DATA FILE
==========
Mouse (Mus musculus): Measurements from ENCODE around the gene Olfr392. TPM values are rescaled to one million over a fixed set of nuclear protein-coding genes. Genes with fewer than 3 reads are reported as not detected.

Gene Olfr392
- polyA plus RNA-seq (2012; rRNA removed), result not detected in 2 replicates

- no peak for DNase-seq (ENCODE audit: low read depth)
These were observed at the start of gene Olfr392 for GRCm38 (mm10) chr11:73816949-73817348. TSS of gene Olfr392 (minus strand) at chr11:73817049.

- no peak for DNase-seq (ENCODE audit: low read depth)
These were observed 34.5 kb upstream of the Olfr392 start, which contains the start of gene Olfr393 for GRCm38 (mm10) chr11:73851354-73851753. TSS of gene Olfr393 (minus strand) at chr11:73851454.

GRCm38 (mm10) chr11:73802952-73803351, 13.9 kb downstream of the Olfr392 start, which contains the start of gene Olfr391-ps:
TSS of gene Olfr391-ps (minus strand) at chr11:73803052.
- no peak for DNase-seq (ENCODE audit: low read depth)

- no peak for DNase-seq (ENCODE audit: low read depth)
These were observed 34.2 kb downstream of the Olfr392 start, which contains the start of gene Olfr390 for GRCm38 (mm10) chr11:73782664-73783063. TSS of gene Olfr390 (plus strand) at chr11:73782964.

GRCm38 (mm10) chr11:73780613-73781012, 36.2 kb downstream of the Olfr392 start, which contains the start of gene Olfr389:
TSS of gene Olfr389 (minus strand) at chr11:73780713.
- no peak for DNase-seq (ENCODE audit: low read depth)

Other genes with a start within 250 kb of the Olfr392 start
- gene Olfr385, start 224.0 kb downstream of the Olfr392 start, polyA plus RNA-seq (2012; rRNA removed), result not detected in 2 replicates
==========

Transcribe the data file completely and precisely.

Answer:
Mouse (Mus musculus): Measurements from ENCODE around the gene Olfr392. TPM values are rescaled to one million over a fixed set of nuclear protein-coding genes. Genes with fewer than 3 reads are reported as not detected.

Gene Olfr392
- polyA plus RNA-seq (2012; rRNA removed), result not detected in 2 replicates

- no peak for DNase-seq (ENCODE audit: low read depth)
These were observed at the start of gene Olfr392 for GRCm38 (mm10) chr11:73816949-73817348. TSS of gene Olfr392 (minus strand) at chr11:73817049.

- no peak for DNase-seq (ENCODE audit: low read depth)
These were observed 34.5 kb upstream of the Olfr392 start, which contains the start of gene Olfr393 for GRCm38 (mm10) chr11:73851354-73851753. TSS of gene Olfr393 (minus strand) at chr11:73851454.

GRCm38 (mm10) chr11:73802952-73803351, 13.9 kb downstream of the Olfr392 start, which contains the start of gene Olfr391-ps:
TSS of gene Olfr391-ps (minus strand) at chr11:73803052.
- no peak for DNase-seq (ENCODE audit: low read depth)

- no peak for DNase-seq (ENCODE audit: low read depth)
These were observed 34.2 kb downstream of the Olfr392 start, which contains the start of gene Olfr390 for GRCm38 (mm10) chr11:73782664-73783063. TSS of gene Olfr390 (plus strand) at chr11:73782964.

GRCm38 (mm10) chr11:73780613-73781012, 36.2 kb downstream of the Olfr392 start, which contains the start of gene Olfr389:
TSS of gene Olfr389 (minus strand) at chr11:73780713.
- no peak for DNase-seq (ENCODE audit: low read depth)

Other genes with a start within 250 kb of the Olfr392 start
- gene Olfr385, start 224.0 kb downstream of the Olfr392 start, polyA plus RNA-seq (2012; rRNA removed), result not detected in 2 replicates